Last Update: Fri Apr 29 21:51 EDT 2011
Initial Version Released: Apr 19, 2011
The following analysis is a beginning attempt to describe a matrix representation applicable to genealogical data and its representation from internal database storage and retrieval, including mark up for output.
The hope is that such an analysis may shed light on, and guide understanding toward a complete and extensible modular representation amenable to a simple and modular computer algorithm. At the very least, this exercise should be a useful thought experiment to perhaps guide or inform the writing of general codes.
The first step is to identify a complete set of genealogical variables, vi . Let's represent this list as the vector Gcomplete. Let this be an N x 1 vector (row x column).
Every existing program has its own list of variables it uses, and thus its own N. For programs A, B, and C, let's call this GA, GB, and GC, where the dimensionality is NA, NB, and NC, respectively.
A starting representation of Gcomplete then will be the superset of GA, GB, and GC. This will be the union of the elements of of GA, GB, and GC.
Gcomplete = GA ∪ GB ∪ GC (2)
This union represents the superset of all variables used in the best practices of existing programs. A reasonable starting point. If, under considered study, variables are considered unimportant, or new variables are considered necessary, make the appropriate adjustments. Note that the precise list of variables will evolve over time by adding or removing or renaming variables. This will not be a problem for this method, and coding the program in the general ways presented here will make such changes easy to accomplish. Most likely unlike the program codings of currently existing programs.
The important thing to note is that unless a program allows storage of all variables in the superset Gcomplete, its data cannot be transformed without data loss to the representation of another program.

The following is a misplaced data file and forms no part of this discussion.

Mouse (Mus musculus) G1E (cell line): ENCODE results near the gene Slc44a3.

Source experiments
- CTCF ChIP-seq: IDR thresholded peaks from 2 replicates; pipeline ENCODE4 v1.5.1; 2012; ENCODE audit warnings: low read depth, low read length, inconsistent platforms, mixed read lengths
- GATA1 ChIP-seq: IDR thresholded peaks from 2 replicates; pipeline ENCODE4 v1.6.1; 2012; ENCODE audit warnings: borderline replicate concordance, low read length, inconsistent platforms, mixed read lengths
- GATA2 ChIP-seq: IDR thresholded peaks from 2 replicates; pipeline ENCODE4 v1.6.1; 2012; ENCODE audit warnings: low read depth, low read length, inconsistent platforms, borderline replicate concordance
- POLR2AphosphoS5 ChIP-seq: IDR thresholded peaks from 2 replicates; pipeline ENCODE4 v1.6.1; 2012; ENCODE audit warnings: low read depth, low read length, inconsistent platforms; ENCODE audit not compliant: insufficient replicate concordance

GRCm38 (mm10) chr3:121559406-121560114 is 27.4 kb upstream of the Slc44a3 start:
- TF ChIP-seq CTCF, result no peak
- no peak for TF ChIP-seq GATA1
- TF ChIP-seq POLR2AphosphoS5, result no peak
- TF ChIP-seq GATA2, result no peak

However, the superset can always be projected into the subspace of any incomplete program's representation of G. But that projection will suffer data loss. So the author of programs will want to ensure that their G's are complete, at least according to the current state of the art. That is, if they wish to export/import, without data loss, to/from other program's data representation.
I believe there is work going on today to identify a complete set of variables (e.g. BetterGedcom), but this treatment attempts to show mathematically why a complete set is necessary.
Another shortcoming with current genealogy programs is that they often take short cuts in their data representation. For example, some use a single variable for the input of Name. Internal to the program it is parsed into GivenName and Surname. This is a bad practice. The Name analysis done below shows why that is true.
Relational databases are the natural tool hold genealogical data, and current programs do use them. However, they don't seem to adhere to enough of the rules for database normalization in their relational database. These rules reduce the redundancy in the stored data and help assure modularity and simplicity.
I contend that representing the Name variable with too few variables violates Normalization, and is not the only place that current implementations fail Normalization practices. This would not be important if it did not affect transport of data to other programs, but it does.
Let me note here that GEDCOM attempts to rectify part of the name problem by putting the Surname in slashes, as /Surname/, even though it uses only one variable for Name. As:
Name = Mary Ann /Smith/
If you need the independent variables, use them in the basis, don't try to fudge them in the code.
Another lesson that current program designers need to learn is the modular data structure from object oriented programming. Once you have defined a structure for a set of variables into an object, as Name, then use that object everywhere in the program.
It is commonly seen in programs that they use different fields when asking for a name of the person you are adding to the tree vs. the name of a person who is the owner of an artifact, the name of the author of a book, etc. Properly, all occurrences of Name should use the same data structure.
Each of the data types represents an Object with a data structure in object oriented programming. Transformation matrices that extract or project just that object from Gcomplete will have zeroes everywhere except ones to extract each variable that describes that object. (not necessarily on the diagonal, off diagonal ones can reorder the required variables and this can be used to order output order of the variables).
One can also represent Gcomplete as the union of the G's for all of the objects as:
Gcomplete = GName ∪ GAddress ∪ G… ∪ GN (3)or
| GName | | GAddress| Gcomplete = (4) | G… | | GN |